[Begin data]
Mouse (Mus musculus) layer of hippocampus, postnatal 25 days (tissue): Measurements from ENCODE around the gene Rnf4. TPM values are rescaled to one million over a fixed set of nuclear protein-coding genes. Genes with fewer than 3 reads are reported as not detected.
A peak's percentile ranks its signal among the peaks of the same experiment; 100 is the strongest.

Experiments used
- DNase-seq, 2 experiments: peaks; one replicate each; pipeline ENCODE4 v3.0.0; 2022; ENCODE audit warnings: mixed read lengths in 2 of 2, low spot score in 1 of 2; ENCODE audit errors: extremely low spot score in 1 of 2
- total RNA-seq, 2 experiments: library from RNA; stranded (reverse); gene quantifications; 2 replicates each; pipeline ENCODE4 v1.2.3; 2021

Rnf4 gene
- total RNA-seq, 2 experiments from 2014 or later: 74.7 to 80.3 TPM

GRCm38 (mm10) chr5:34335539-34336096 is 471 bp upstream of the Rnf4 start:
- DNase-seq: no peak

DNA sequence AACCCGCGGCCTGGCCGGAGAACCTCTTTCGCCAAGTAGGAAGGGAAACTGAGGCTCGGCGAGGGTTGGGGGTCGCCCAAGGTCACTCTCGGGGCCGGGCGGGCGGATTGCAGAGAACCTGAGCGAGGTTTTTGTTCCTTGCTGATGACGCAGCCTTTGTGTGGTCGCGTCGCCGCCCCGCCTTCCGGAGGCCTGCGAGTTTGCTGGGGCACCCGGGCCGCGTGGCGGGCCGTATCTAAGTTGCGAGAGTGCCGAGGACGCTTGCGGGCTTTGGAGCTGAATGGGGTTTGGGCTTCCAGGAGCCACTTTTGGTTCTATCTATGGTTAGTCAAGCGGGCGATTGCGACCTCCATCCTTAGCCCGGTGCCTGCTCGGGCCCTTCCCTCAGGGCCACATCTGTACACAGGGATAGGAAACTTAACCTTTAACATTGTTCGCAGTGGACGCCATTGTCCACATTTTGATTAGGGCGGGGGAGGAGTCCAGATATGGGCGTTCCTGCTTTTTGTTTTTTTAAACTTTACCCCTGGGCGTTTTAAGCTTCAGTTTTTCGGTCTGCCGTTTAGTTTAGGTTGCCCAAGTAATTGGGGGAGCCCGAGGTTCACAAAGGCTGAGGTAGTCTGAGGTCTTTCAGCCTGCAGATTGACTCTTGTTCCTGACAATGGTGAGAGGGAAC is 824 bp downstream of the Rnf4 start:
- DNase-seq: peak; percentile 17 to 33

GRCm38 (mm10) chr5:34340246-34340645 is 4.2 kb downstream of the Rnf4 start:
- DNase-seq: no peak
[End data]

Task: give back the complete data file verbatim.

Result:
Mouse (Mus musculus) layer of hippocampus, postnatal 25 days (tissue): Measurements from ENCODE around the gene Rnf4. TPM values are rescaled to one million over a fixed set of nuclear protein-coding genes. Genes with fewer than 3 reads are reported as not detected.
A peak's percentile ranks its signal among the peaks of the same experiment; 100 is the strongest.

Experiments used
- DNase-seq, 2 experiments: peaks; one replicate each; pipeline ENCODE4 v3.0.0; 2022; ENCODE audit warnings: mixed read lengths in 2 of 2, low spot score in 1 of 2; ENCODE audit errors: extremely low spot score in 1 of 2
- total RNA-seq, 2 experiments: library from RNA; stranded (reverse); gene quantifications; 2 replicates each; pipeline ENCODE4 v1.2.3; 2021

Rnf4 gene
- total RNA-seq, 2 experiments from 2014 or later: 74.7 to 80.3 TPM

GRCm38 (mm10) chr5:34335539-34336096 is 471 bp upstream of the Rnf4 start:
- DNase-seq: no peak

DNA sequence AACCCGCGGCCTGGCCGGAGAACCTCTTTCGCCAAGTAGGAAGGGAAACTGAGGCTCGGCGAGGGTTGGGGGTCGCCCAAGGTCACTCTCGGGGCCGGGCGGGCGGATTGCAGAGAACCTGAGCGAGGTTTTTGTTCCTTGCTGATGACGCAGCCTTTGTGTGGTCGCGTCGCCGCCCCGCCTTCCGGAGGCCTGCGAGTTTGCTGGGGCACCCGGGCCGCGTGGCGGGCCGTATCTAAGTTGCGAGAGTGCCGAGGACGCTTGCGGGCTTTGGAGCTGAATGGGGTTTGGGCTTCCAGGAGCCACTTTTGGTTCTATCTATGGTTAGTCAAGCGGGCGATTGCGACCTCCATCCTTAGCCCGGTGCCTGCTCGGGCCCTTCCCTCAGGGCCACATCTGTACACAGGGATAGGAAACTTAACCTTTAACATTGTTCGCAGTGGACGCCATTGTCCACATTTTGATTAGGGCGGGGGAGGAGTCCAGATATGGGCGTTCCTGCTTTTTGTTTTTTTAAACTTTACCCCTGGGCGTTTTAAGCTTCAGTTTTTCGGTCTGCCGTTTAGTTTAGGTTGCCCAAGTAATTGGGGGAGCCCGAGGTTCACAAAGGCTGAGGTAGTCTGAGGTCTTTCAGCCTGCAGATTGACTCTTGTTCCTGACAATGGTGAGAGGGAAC is 824 bp downstream of the Rnf4 start:
- DNase-seq: peak; percentile 17 to 33

GRCm38 (mm10) chr5:34340246-34340645 is 4.2 kb downstream of the Rnf4 start:
- DNase-seq: no peak